In the case of the linear regression and its regularized variants
the number of degrees in the polynomial features determines the number of weights.

One can argue that until now we were not doing machine learning, since the linear regression without regularization has a closed form, i.e. there exist an algebraic direct solution for a plain linear regression. There is no algebraic solution for a regularized model, instead an optimizer is used to find the best solution. When one works on a hard or unknown problem it is often wise to add a small amount of regularization (small $\alpha$) in order to make more likely for the problem to converge to a meaningful solution on a first try.

Let's generate the full road trip again and give this regularization a try.

In [2]:

```
t = 30*np.random.rand(256)
spd = 13*np.sin(t/2) + 3.7*np.cos(t/2+7) + 3*t + 0.1*(t-10)**2 - 3*(t-3) + 7 + 2.3*np.random.randn(*t.shape)
fig, ax = plt.subplots(figsize=(16, 9))
ax.plot(t, spd, 'o', color='crimson')
ax.set(xlabel='time (s)', ylabel='speed (km/h)', xlim=(-2, 32), ylim=(-10, 70));
```

Experience tells me that for the problem at hand Lasso is the type of regularization that will best work on our problem of heavily related inputs. Ridge tends to reduce all weights similarly, whilst Lasso's effect often reduces several weights to zero and keeps reasonably high values for other weights. The rule of thumb is to:

If you know that you have the correct number of inputs into the problem, e.g. you know from some theoretical background what kind of function fit you are looking for, then Ridge should be the first choice.

On the other hand, if you believe that the majority of inputs into the problem need to be culled then Lasso is the first choice.

For things in between ElasticNet provides full flexibility.

For the full road trip problem the choice of regularization does not have
a big impact, we encourage you to try out different regularization methods.
Below we use a model that we well know to heavily overfit - too much model variance.
We use a big value of $\alpha$ to attempt to cull the extraneous model variance.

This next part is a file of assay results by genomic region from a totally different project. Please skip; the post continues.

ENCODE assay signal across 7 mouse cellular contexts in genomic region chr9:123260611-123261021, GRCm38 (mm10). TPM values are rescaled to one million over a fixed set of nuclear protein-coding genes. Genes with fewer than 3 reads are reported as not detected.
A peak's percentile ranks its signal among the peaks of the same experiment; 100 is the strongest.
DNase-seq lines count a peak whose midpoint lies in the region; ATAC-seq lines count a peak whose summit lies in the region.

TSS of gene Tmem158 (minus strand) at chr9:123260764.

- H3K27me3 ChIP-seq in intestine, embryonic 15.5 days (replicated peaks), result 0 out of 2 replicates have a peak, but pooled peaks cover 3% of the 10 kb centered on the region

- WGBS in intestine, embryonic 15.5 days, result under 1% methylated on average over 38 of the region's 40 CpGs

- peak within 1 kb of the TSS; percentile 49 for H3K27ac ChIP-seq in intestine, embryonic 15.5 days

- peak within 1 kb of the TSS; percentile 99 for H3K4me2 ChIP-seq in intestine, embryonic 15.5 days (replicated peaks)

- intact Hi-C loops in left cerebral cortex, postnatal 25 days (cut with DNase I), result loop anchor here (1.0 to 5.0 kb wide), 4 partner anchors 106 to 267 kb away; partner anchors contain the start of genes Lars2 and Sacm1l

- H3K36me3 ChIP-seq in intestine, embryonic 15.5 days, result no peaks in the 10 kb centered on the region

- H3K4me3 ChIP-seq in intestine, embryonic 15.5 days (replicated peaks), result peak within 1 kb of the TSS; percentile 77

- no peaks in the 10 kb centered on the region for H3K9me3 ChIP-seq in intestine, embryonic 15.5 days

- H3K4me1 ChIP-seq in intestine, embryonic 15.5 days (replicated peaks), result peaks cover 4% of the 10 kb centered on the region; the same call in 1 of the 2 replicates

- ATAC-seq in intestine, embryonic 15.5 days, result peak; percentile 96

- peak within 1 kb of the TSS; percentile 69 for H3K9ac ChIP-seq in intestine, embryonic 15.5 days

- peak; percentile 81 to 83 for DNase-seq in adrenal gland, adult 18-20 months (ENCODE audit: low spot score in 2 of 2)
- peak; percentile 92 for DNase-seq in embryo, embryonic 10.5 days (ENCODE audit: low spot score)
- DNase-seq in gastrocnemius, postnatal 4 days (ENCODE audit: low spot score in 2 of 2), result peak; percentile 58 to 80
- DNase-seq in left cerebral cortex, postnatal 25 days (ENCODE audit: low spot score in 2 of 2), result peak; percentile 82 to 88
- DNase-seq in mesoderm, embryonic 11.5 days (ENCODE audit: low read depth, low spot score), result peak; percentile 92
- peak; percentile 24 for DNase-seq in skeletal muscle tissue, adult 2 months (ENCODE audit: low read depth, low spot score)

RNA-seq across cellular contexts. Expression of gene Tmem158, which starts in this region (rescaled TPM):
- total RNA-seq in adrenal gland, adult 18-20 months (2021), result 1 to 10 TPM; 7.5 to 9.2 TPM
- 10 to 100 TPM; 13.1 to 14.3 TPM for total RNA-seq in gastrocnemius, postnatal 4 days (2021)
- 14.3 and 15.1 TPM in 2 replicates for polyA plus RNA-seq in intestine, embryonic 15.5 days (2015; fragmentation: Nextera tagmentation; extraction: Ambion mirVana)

We add `tol=0.01`

as one possibility of model convergence: if the error between
two optimizer iterations is smaller than $0.01$ then we consider that the model
has reached a good solution.
But since it is a problem we know to heavily overfit we also add
`max_iter=300000`

in order for it to not run too long.
We may see a convergence warning if the model reaches that many optimizer iterations
without reaching the desired tolerance but even then the model is likely
to have reached a much better solution than without regularization.

In [3]:

```
model = make_pipeline(PolynomialFeatures(degree=100), Lasso(alpha=10.0, tol=0.01, max_iter=300000))
model.fit(t[:, np.newaxis], spd[:, np.newaxis])
xfit = np.linspace(0, 30, 3000)
yfit = model.predict(xfit[:, np.newaxis])
fig, ax = plt.subplots(figsize=(16, 9))
ax.scatter(t, spd, color='crimson', alpha=0.7)
ax.plot(xfit, yfit, color='navy')
ax.set(xlabel='time (s)', ylabel='speed (km/h)', xlim=(-2, 32), ylim=(-10, 70))
model, model.named_steps.lasso.intercept_, model.named_steps.lasso.coef_
```

Out[3]:

Despite the fact that we know that a polynomial of degree 100 heavily *overfits* the data,
and, moreover, its parameters start to influence each other, we still managed to find a good fit.
This is because, thanks to the regularization, the parameters that were heavily dependent
on each other were forced to be very close to zero.
Also note how the majority of the weights are tiny numbers very close to zero,
only a few weights are effectively used during model prediction.

This is good but likely this is still not the best solution we can achieve.